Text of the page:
Faulkner's Practical Web Strategies for Attorneys: How to Select a Website DesignerBy Frederick L. Faulkner IV, Published on June 18, 2006
So you've found a Web host and you have purchased a domain or two to direct visitors to your new web presence. Now comes the part where you actually have to put a site up so visitors and potential clients have something to come to besides an "under construction" page. One of the largest debates now will come down to firm strategy, website goals, and cost - using a freelance designer or a full service company.
There are some great companies out there that can provide you and your firm with a fabulous full service website. Companies like FindLaw and LexisNexis provide firms with a variety of services ranging from basic packages targeted for solos, to multi-dimensional programs for large firms. But there are more than two firms to choose from when it comes to website design and development. There are many mid-tier companies that are experts in the legal web-space, as well as a plethora of freelance designers, who can give your firm local flavor that may appeal to your target audience.
If you are not prone to choosing either of the companies above, here is a list of some other companies that build law firm websites. Each offers a variety of packages to fit your specific needs. All of these companies will be able to build you a basic website, or a more robust one.
- HubbardOne (owned by Thomson/West) - full service CRM system
- ConsultWebs - website design
- Justia - website and blog design
- PaperStreet - website design
Freelance Designer vs. Web Design Firms
The decision to use a web design company vs. a freelance designer comes down to features. If you are looking to build a web presence that is complex, and includes extranets, portals, and high level scripting, you may want to choose a company that has resources to expedite these projects. Its not that you can't find a freelance web designer/developer to do this; many designers are expanding their skills to include a variety of scripting languages such as PHP, Ruby, AJAX, and .Net. However, there are many designers whose portfolio does not include this expertise.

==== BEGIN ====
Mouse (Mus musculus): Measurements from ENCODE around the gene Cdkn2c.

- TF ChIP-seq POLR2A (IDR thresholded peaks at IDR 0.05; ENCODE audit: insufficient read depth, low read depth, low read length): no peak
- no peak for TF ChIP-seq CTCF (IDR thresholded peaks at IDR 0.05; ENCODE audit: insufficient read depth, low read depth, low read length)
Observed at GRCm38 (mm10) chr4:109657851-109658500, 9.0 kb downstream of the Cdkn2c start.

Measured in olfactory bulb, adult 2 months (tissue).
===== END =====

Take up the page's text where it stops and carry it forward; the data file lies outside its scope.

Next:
Benefits of Using a Freelance Designer
If you've been scared about using a freelance designer in the past, here are some recommendations on why you should consider using one to design your website. Freelance designers can be found all across the country. The challenge for you is to find one whose work you like and one that understands the legal marketplace. A good choice will already have done some work in the legal industry. In some cases though you will have to educate them as to the level of professionalism you desire and emotion you wish to convey from your visual elements. The biggest advantage to hiring a freelance web designer is that they will bring contribute fresh ideas to your project. Unlike companies who are focused solely on the legal profession and all of its stereotypes, a freelance designer will bring a diverse set of experiences and designs from which you may choose. They will focus on giving your website a personality that reflects you, not necessarily the industry norm.
Freelance Designer Skills
If you are not familiar with web design, following are a set of skills I would suggest you look for when hiring a freelance designer, and why.
XHTML & CSS. The web has entered a new era in standards and what was acceptable last year is not today. Table-based layouts are a thing of the past and XHTML and CSS are the norm. This is not just because they are the "in" technique, but they have proven value in giving you, as the client, flexibility to change the presentation of your entire site in a matter of a few files vs. re-coding every page. They also lend themselves very well to search engine optimization, ADA compliance, and multi-device compatibility.
Scripting and Programming Languages. Ideally you will want a web designer that has some programming skills. If they are not current on the latest techniques, there are many resources out there where they can find scripts to create the functionality that you desire. Depending on whether you want a database-driven website, or static files, you will want to see programming languages like PHP, .Net, Ruby, ASP, and DOM.
Graphic Design. Many web designers come from a design and art background, while others come from a programming background. More and more this line is blurring and there is really no distinction between the two. Having someone with some graphic design background will benefit you when it comes to visual display.
Where to Find Freelance Web Designers